How London’s obsession with pineapples impacted the interiors of the Vegan Suite at Hilton London Bankside
What’s the connection between the Vegan Suite at Hilton London Bankside and pineapples aka the King of Fruits? What’s a vegan suite anyway you may ask?
I stumbled across the Hilton London Bankside vegan suite during my recent research about vegan materials and vegan interior design. As an ex-hotelier, come interior designer and hotel blogger and as a vegan, I was curious to find out more.
A new generation design hotel
The Hilton London Bankside with its 292 rooms opened in 2015 on the Southern bank of the River Thames in the up and coming neighbourhood of Bankside within the Borough of Southwark. You’ll find London icons, such as the Tate Modern and The Shard, as well as one of my personal favourites, Borough Market, within walking distance from the hotel. The once rowdy neighbourhood is now ‘the place to be’ according to the hotel’s General Manager James Clarke.
The design hotel is one of Hilton’s new generation hotels and a true Hilton flagship. The multi award-winning hotel manager, however, felt compelled to take it a step further to keep up with the trendy area.
The world’s first vegan suite
A conversation with a client sparked the idea to create a vegan suite. James, albeit not a vegan himself, is convinced that veganism is not just a fad, but a lifestyle that will continue to grow in the coming years and as such have a great impact on the hospitality sector. “Vegans will be my clients and my employees.” he says.
With a desire to create a luxurious, yet inclusive vegan experience for vegan travelers, he commissioned a London based design firm and in collaboration with the Hilton’s architecture and design team, they worked closely with the Vegan Society (www.vegansociety.com).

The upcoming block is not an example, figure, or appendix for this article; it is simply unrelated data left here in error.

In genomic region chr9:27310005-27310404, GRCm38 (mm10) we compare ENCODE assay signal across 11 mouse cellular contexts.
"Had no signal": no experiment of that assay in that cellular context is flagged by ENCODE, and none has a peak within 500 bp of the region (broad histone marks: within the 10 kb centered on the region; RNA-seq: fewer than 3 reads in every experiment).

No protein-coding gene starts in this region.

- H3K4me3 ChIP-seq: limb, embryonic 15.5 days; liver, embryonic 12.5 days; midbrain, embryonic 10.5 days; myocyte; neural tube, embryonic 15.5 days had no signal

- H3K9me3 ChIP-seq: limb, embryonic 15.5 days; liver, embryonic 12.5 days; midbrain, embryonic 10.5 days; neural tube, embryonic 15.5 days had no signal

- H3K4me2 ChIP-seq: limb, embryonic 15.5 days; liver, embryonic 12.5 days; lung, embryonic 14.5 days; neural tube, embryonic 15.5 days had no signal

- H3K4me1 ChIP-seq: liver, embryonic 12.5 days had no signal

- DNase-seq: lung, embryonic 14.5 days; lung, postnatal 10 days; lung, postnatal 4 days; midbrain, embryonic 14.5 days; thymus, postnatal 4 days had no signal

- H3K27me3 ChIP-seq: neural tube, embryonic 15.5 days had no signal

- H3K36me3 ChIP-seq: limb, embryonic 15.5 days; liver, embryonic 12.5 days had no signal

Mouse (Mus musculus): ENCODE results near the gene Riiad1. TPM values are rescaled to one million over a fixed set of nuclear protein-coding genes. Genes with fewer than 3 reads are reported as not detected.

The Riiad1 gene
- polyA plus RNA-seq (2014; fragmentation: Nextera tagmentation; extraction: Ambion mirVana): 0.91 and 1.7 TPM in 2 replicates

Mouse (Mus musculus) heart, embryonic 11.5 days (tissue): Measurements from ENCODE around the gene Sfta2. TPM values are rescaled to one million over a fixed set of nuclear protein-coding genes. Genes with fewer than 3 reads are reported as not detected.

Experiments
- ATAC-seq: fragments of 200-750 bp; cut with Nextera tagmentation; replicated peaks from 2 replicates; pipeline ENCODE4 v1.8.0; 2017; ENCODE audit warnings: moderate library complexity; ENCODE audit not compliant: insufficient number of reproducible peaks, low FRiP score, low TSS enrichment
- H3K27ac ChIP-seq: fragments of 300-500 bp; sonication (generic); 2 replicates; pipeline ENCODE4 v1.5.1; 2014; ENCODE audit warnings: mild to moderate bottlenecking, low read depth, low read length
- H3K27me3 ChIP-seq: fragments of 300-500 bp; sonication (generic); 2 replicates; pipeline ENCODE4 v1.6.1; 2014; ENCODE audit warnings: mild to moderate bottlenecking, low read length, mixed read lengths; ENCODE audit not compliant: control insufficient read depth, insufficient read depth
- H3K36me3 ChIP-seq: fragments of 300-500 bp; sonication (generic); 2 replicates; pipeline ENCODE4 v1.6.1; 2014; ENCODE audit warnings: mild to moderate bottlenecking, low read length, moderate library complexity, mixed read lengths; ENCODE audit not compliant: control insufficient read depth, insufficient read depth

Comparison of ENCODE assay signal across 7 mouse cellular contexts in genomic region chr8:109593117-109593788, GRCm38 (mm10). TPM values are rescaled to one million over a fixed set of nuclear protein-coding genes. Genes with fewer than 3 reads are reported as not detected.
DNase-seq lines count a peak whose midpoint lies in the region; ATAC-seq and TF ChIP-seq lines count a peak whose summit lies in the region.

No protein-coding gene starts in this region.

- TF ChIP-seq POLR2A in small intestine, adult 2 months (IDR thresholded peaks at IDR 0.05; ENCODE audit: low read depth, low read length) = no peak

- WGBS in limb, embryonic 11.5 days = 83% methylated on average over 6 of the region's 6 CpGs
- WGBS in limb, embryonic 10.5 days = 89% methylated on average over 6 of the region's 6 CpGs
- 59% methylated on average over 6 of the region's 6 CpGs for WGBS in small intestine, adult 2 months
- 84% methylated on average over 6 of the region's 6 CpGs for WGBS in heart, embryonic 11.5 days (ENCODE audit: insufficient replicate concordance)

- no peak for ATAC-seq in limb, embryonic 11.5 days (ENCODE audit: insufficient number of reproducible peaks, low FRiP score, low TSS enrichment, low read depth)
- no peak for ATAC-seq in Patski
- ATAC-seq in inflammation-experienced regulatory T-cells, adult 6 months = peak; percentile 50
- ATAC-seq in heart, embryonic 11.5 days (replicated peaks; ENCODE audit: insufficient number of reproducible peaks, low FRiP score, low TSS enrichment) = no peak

In January 2019, during Veganuary (www.veganuary.com), Hilton was the world’s first international brand to launch a vegan suite and it’s been a huge success in terms of press and guest feedback. The vegan suite not only put the Hilton London Bankside on the map for the vegan community, but it also had a ripple effect for the Hilton brand itself. When asked about more vegan hotel rooms and other vegan hotel projects, James emphasized that he enjoys the privilege of being the ‘first’ and sees it as a big opportunity moving forward.
A vegan suite with a Sense of Place
The key element of the design brief was to create a fully vegan suite without the use of any materials deriving from animals or animal by-products. This means no leather, no wool and no feathers. However, as with any interior design project, it was also important to create an interior design concept that tells a story.
While the overall interior design of the hotel is hip and trendy with a distinct industrial feel, the vegan suite also needed to be linked to the area.
Enter Piñatex (www.ananas-anam.com); a vegan leather-like material made from pineapple waste.
So, what’s the story with pineapples?
The pineapple isn’t just a delicious tropical fruit and the main ingredient of the ultimate beach cocktail Piña Colada, but it actually also has a strong historical link to London.
The first pineapple to ever make it to European shores was brought to Spain by no other than Christoph Columbus on his return from the West Indies (Caribbean) in 1493. Nearly two centuries later the botanist John Tradescant, who happens to be buried in the Borough of Southwark, first introduced the pineapple to Britain. It was an immediate hit.
A symbol of wealth and hospitality